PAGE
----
for writers and readers….

MY BOOKS from WWI to the Year 2081 by a TV writer who “so wanted The Borrowers to be true” First lines, first books, first literary loves….and more

Dom ShawBY DOM SHAW, screenwriter, director, producer and novelist. I always wanted to be able to say Groucho’s line. ‘I can sing, dance, play the piano and in an emergency, move it’. But I can’t play the piano.
What’s the first book you remember reading (or being read to you)?
The Borrowers by Mary Norton. I so wanted it to be true.

The BorrowersWhat’s the first book that a made a big impact on you?
Slaughterhouse 5 – Kurt Vonnegut
First line: ‘And Lot’s wife, of course, was told not to look back where all those people and their homes had been. But she did look back, and I love her for that, because it was so human. So she was turned into a pillar of salt. So it goes.’

What book are you reading right now?
The Harlem Hellfighters – Max Brooks. A graphic novel about the Harlem soldiers who came direct from the Harlem Renaissance and were so racially abused by the US Army they were sent to bolster the French army in WW1. Some were musicians and returned to play jazz in Paris in the twenties.

And the one you read before that?
I have just read Neil White’s crime novel ‘From the Shadows’. We share an agent and I have just written a TV series pitch for it. It’s about a solicitor advocate and his enquiry agent. Fingers crossed….

We all know burning books is wrong on every level. What contemporary novel (and by contemporary I mean one published in the last 30 years or so) would you put your hand in the fire to save.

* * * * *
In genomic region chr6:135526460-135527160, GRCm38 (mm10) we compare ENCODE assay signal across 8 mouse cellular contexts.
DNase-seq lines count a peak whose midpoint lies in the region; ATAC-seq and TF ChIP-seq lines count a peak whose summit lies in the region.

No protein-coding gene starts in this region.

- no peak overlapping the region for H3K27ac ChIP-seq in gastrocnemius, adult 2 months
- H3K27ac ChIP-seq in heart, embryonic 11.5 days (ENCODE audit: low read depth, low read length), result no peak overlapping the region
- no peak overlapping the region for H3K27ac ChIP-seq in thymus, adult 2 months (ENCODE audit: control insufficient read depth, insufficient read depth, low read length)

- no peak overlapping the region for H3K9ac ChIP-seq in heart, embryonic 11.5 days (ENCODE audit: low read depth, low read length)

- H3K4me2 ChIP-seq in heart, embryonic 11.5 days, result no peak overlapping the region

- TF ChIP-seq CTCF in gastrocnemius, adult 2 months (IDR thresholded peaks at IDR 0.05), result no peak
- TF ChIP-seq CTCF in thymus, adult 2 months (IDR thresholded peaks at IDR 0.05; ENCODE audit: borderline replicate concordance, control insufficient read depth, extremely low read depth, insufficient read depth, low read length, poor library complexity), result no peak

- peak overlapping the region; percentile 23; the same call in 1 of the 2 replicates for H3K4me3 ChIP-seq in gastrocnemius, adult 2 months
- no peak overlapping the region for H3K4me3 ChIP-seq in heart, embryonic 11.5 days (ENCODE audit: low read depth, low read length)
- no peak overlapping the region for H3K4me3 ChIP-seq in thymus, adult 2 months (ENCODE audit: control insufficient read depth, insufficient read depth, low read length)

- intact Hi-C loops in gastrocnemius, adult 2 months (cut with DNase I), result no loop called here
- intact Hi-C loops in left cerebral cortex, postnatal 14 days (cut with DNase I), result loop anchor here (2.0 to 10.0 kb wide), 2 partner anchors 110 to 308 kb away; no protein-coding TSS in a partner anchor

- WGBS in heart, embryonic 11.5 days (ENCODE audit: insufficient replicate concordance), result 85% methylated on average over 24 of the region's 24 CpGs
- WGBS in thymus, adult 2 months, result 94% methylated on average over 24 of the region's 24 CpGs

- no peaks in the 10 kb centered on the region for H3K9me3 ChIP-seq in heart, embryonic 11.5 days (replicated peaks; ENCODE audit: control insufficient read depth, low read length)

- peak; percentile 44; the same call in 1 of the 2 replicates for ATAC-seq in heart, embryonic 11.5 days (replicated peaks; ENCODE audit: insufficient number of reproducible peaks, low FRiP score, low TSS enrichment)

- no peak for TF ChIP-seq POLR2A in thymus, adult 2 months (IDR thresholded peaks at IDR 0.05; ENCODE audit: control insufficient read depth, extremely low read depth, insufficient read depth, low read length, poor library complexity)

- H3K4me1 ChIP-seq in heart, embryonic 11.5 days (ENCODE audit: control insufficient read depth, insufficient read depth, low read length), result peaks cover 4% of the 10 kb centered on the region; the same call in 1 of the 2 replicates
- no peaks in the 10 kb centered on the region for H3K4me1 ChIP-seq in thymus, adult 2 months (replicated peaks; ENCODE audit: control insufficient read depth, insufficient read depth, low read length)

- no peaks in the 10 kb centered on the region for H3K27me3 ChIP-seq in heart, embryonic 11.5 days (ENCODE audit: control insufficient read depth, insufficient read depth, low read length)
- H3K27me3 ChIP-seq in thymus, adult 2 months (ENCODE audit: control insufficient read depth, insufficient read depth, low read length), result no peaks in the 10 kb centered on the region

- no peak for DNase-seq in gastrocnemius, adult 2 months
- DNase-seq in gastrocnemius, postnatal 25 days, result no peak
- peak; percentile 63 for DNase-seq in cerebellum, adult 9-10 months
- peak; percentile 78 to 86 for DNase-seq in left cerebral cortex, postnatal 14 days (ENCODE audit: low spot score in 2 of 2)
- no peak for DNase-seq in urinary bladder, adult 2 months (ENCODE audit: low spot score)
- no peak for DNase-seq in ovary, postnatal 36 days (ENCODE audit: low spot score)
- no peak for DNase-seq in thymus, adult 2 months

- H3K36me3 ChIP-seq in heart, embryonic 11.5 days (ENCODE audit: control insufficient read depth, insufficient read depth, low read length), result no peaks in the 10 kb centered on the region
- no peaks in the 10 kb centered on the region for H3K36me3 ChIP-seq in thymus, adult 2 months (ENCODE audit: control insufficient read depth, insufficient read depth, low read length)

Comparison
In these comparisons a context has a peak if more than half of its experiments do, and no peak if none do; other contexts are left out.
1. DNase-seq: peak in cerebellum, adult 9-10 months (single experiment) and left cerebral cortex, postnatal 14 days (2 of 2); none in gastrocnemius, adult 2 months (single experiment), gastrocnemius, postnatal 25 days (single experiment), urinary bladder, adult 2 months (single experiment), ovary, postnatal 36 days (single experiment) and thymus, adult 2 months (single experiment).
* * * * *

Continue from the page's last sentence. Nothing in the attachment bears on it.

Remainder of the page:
Dhalgren - Samuel R Delaney
– Samuel R Delaney. A Joycean Odyssey that I have read and re-read almost every decade since I was 15.
First line:
You meet a new person, you go with him and suddenly you get a whole new city…you go down new streets, you see houses you never saw before, pass places you didn’t even know were there. Everything changes.’

Same question but this time what classic would you save from the bonfire? (And you can work out your own definition of classic.)
Fahrenheit 451 – Ray Bradbury. I know, bit obvious.

Favourite non fiction book?
Goodbye to All That – Robert Graves
First line: ‘Cuinchy bred rats. They came up from the canal, fed on the plentiful corpses, andmultiplied exceedingly. While I stayed here with the Welsh, a new officer joined the company… When he turned in that night, he heard a scuffling, shone his torch on the bed, and found two rats on his blanket tussling for the possession of a severed hand.”

Favourite poetry book?
The Age of Anxiety: A Baroque Eclogue – W.H Auden
We would rather be ruined than changed
We would rather die in our dread
Than climb the cross of the moment
And let our illusions die.

And a short story that has lived with you ever since you first read it?

Harrison Bergeron – Kurt Vonnegut
The year was 2081, and everybody was finally equal. They weren’t only equal before God and the law. They were equal every which way. Nobody was smarter than anybody else. Nobody was better looking than anybody else. Nobody was stronger or quicker than anybody else. All this equality was due to the 211th, 212th, and 213th Amendments to the Constitution, and to the unceasing vigilance of agentsof the United States Handicapper General.

Finally, what do you prefer: a real book with pages that move, an ebook, an audio device?
I can do all of those without straining a muscle. Doesn’t matter what format I absorb. I am not precious about paper or phobic about tech.

And finally Dom Shaw’s novel, Eric is Awake even though he hasn’t mentioned it himself.
From my review on Amazon.
ericI was going to hate this book. I was sure of it. Orwell was a mentor: his books were on the school reading list and I read his essays as a teenager – his politics helped form my own. And I not only lived as an adult in the Islington Dom Shaw describes, but I was born in those streets. I just knew he was going to get the voice and the place wrong. I would be able to catch him out. He didn’t and I couldn’t. Shaw has captured both the studied simplicity of Orwell’s writing style and the London that hasn’t quite arrived, but is a shadow’s width from the one we know. I found this book compelling, thought provoking and uncomfortable – this was Orwell: what else could I expect?…It also happens to be a very good read. Just like Orwell.

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